With an educational session on top-rated perennials, another session with a large focus on how to flower perennials when you want and perennials on display in the New Varieties Zone and Ohio State Cultivar Trials, the spotlight didn’t shine away from perennials at Cultivate’19.
The session “Perennial Production: Better Baptisia and Problem-Free Panicum” took place the Sunday of Cultivate, giving growers and other industry stakeholders a feel for these popular perennials and what goes into producing them.
Laura Robles, trials manager at Walters Gardens, presented on Baptisia — a well-liked product that the Zeeland, Michigan, grower and breeder offers.
A member of the Fabaceae family, Baptisia is native to the United States, primarily in the Central and Eastern regions, Robles said. Other organisms evolved along with it, so it serves as a host plant for caterpillars and a nectar source for pollinators.
There are several species of Baptisia, including the popular Baptisia australis, and naturally occurring hybrids.
“A lot of people might be familiar with Purple Smoke, which is actually a naturally occurring hybrid that was found at the North Carolina Botanic Garden between Baptisia australis and alba,” Robles said. “But then there are several other species that have been used in breeding work to develop all the cultivars that we have today.”
Hans Hansen, who became lead breeder at Walters Gardens in 2009, and Tony Avent of Plant Delights Nursery in Raleigh, North Carolina, began breeding Baptisia in the ’90s, Robles said.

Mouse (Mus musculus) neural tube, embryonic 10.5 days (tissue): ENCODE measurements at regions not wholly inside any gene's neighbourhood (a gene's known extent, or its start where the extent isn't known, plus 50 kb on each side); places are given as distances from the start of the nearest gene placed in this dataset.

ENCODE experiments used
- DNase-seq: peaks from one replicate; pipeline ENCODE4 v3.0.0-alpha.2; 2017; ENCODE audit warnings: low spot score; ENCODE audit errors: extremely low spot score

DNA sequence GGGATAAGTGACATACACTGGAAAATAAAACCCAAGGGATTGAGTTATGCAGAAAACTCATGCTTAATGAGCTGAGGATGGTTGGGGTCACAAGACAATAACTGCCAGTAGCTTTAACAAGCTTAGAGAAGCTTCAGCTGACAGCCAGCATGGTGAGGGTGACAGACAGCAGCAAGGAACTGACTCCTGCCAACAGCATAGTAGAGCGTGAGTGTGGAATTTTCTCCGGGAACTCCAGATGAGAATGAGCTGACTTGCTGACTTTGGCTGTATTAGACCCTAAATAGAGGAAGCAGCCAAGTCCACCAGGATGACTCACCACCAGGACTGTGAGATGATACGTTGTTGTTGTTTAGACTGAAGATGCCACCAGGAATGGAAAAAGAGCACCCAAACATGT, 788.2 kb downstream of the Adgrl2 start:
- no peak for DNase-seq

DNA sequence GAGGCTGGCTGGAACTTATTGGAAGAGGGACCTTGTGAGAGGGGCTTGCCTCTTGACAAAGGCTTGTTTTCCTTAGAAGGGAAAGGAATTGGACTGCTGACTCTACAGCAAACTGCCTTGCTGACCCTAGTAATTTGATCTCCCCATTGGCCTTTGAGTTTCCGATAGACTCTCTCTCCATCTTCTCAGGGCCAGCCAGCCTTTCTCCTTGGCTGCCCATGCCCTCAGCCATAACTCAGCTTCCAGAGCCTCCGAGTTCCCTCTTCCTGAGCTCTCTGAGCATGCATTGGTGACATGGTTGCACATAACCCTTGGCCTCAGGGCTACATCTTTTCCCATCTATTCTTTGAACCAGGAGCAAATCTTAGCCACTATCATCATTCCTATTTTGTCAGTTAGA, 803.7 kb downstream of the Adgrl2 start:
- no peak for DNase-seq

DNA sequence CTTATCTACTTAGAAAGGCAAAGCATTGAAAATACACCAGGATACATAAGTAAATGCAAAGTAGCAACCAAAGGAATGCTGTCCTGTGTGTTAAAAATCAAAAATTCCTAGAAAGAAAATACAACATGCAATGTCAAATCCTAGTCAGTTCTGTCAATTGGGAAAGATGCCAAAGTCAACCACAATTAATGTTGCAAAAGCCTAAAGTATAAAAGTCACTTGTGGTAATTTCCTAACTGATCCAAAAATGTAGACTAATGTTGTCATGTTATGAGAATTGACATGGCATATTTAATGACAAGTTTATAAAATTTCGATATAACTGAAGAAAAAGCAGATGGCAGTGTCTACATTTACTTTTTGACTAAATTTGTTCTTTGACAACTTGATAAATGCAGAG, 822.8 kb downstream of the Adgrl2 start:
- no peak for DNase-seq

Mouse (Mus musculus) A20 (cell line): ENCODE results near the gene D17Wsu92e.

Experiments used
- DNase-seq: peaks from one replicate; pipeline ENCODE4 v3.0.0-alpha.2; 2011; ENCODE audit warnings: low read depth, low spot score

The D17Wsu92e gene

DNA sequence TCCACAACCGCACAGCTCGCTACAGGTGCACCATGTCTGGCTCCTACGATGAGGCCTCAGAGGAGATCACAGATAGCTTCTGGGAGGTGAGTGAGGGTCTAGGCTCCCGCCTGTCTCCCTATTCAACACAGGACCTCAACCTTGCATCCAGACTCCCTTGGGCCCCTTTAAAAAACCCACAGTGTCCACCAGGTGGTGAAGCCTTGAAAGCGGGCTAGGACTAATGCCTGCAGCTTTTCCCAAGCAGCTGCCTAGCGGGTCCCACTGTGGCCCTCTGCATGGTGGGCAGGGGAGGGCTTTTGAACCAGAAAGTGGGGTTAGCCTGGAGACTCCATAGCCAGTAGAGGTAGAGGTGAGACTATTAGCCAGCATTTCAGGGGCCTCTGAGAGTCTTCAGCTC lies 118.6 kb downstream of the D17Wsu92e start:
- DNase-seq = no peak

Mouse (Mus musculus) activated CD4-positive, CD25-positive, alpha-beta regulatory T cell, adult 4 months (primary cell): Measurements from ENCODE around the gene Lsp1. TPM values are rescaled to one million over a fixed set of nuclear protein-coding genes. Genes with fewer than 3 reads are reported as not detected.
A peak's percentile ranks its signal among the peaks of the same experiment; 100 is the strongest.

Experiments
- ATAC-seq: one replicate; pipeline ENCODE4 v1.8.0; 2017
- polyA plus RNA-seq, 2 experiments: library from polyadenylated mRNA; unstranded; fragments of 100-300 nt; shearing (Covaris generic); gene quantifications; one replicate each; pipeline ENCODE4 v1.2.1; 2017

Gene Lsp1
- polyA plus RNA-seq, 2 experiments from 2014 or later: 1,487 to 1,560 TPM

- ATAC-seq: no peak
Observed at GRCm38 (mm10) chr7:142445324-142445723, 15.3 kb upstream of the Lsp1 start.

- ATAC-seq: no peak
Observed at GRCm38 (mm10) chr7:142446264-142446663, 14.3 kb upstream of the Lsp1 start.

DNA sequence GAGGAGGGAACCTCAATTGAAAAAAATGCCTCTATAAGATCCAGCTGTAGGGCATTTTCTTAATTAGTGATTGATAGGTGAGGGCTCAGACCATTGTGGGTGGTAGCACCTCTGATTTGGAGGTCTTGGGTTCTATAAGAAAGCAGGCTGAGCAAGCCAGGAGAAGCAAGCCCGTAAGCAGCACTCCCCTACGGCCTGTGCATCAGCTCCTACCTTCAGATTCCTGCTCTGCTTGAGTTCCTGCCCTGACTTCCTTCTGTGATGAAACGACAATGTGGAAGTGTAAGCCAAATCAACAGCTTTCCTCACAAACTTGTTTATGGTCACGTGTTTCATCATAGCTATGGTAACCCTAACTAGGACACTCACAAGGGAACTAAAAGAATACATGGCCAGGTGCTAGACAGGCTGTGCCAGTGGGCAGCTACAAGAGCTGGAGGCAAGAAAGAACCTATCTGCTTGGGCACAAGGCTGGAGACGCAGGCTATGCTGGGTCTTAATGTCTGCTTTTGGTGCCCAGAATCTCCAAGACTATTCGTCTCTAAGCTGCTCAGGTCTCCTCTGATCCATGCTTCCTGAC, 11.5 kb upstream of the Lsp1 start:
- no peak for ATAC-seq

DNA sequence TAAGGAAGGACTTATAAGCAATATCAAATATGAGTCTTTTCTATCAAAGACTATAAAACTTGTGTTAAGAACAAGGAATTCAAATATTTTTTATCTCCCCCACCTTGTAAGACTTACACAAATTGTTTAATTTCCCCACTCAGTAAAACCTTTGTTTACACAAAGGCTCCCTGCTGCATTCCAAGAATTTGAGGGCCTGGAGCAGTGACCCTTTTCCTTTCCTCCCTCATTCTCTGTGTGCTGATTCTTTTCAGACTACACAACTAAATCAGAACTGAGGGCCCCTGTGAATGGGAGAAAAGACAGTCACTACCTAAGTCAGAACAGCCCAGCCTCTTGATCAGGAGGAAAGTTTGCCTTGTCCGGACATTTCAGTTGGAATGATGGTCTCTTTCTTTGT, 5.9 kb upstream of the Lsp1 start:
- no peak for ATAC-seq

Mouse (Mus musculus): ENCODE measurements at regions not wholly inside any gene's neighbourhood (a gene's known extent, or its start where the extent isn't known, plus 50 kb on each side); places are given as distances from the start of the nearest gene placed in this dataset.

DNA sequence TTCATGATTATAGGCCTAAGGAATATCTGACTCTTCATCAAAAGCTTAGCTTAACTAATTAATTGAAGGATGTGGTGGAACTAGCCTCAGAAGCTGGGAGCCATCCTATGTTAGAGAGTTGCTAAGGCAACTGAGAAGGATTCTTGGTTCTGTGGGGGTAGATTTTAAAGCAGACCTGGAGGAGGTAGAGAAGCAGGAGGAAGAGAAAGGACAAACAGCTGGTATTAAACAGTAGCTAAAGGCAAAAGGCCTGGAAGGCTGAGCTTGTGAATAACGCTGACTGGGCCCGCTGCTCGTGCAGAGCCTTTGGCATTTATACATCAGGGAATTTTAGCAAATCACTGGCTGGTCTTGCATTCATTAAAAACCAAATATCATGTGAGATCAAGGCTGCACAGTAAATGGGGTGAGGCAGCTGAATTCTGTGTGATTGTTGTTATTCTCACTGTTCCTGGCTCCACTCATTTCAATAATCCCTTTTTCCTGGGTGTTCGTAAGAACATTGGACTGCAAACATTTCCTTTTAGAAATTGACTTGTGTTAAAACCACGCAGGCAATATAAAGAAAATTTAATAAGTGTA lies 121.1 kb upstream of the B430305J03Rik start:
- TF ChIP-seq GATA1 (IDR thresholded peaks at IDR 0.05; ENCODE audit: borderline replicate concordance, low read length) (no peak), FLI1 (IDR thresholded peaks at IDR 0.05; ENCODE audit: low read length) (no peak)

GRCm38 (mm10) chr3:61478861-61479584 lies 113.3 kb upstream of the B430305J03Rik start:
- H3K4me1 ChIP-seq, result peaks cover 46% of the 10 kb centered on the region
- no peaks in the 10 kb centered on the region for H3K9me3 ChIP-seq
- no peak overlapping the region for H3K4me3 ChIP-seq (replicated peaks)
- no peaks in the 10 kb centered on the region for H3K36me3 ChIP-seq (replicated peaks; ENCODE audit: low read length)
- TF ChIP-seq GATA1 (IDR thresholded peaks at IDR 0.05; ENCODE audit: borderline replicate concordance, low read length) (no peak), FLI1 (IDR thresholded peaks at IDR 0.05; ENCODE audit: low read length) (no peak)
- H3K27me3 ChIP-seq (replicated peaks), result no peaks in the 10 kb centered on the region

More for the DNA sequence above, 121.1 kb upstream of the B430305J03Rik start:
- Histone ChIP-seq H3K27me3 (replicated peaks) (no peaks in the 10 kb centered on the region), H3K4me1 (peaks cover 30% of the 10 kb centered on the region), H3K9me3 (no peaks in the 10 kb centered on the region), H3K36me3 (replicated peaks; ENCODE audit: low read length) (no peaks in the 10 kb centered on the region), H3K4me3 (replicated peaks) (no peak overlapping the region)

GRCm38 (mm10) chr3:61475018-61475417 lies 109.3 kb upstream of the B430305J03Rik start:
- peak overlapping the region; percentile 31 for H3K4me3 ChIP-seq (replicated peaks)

“They both went different directions, and Hans' work led to the Decadence series and the Decadence Deluxe series,” she said.
Here are the Baptisia offerings from Walters Gardens:
Decadence series: Blueberry Sundae, Cherries Jubilee, Dark Chocolate, Lemon Meringue, Sparkling Sapphires, Vanilla Cream
Decadence Deluxe series: Pink Lemonade, Pink Truffles
Other Baptisia: American Goldfinch, Baptisia australis, Grape Taffy, Indigo Spires, Violet Dusk
Baptisia plug production
Walters Gardens sells Baptisia plugs from about Week 20 to Week 28, which is the time the operation recommends for planting the plug. When planted at this time, the plug can grow through the summer.
If growers plant Baptisia from a plug, they will need to give it a winter-vernalization treatment and sell it the following year.
“We recommend planting in at least a one- to two-gallon-sized container,” Robles said. “Baptisia is a big plant, even though these genetics have been bred down to be smaller than the original species, it's still a large plant. It develops a very large taproot.”